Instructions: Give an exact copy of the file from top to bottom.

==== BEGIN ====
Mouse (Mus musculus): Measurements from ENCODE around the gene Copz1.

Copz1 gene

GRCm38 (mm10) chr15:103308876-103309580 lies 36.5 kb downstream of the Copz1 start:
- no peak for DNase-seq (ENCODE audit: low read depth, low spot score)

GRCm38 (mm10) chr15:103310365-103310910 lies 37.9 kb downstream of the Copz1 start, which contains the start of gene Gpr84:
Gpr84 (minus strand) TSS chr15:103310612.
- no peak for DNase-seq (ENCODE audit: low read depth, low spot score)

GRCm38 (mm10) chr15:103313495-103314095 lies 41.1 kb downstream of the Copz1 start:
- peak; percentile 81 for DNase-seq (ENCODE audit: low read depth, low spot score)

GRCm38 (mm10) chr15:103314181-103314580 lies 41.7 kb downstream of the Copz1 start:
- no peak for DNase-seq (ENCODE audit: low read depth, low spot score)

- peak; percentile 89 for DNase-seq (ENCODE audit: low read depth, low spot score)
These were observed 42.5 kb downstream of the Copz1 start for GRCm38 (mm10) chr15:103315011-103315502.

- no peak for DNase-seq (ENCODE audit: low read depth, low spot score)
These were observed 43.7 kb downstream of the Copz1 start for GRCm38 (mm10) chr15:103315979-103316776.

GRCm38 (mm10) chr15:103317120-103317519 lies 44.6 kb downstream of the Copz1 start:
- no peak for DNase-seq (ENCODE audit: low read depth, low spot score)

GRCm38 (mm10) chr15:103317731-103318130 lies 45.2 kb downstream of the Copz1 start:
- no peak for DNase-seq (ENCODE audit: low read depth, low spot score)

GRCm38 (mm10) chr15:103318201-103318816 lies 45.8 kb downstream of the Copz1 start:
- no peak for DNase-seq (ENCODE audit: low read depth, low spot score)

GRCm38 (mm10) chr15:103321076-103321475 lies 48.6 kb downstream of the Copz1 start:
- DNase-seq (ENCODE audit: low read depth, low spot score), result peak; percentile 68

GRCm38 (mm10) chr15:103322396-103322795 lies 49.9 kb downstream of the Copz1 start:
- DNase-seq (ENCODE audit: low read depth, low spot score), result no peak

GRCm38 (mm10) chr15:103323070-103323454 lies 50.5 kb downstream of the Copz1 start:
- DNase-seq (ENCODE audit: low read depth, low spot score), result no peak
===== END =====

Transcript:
Mouse (Mus musculus): Measurements from ENCODE around the gene Copz1.

Copz1 gene

GRCm38 (mm10) chr15:103308876-103309580 lies 36.5 kb downstream of the Copz1 start:
- no peak for DNase-seq (ENCODE audit: low read depth, low spot score)

GRCm38 (mm10) chr15:103310365-103310910 lies 37.9 kb downstream of the Copz1 start, which contains the start of gene Gpr84:
Gpr84 (minus strand) TSS chr15:103310612.
- no peak for DNase-seq (ENCODE audit: low read depth, low spot score)

GRCm38 (mm10) chr15:103313495-103314095 lies 41.1 kb downstream of the Copz1 start:
- peak; percentile 81 for DNase-seq (ENCODE audit: low read depth, low spot score)

GRCm38 (mm10) chr15:103314181-103314580 lies 41.7 kb downstream of the Copz1 start:
- no peak for DNase-seq (ENCODE audit: low read depth, low spot score)

- peak; percentile 89 for DNase-seq (ENCODE audit: low read depth, low spot score)
These were observed 42.5 kb downstream of the Copz1 start for GRCm38 (mm10) chr15:103315011-103315502.

- no peak for DNase-seq (ENCODE audit: low read depth, low spot score)
These were observed 43.7 kb downstream of the Copz1 start for GRCm38 (mm10) chr15:103315979-103316776.

GRCm38 (mm10) chr15:103317120-103317519 lies 44.6 kb downstream of the Copz1 start:
- no peak for DNase-seq (ENCODE audit: low read depth, low spot score)

GRCm38 (mm10) chr15:103317731-103318130 lies 45.2 kb downstream of the Copz1 start:
- no peak for DNase-seq (ENCODE audit: low read depth, low spot score)

GRCm38 (mm10) chr15:103318201-103318816 lies 45.8 kb downstream of the Copz1 start:
- no peak for DNase-seq (ENCODE audit: low read depth, low spot score)

GRCm38 (mm10) chr15:103321076-103321475 lies 48.6 kb downstream of the Copz1 start:
- DNase-seq (ENCODE audit: low read depth, low spot score), result peak; percentile 68

GRCm38 (mm10) chr15:103322396-103322795 lies 49.9 kb downstream of the Copz1 start:
- DNase-seq (ENCODE audit: low read depth, low spot score), result no peak

GRCm38 (mm10) chr15:103323070-103323454 lies 50.5 kb downstream of the Copz1 start:
- DNase-seq (ENCODE audit: low read depth, low spot score), result no peak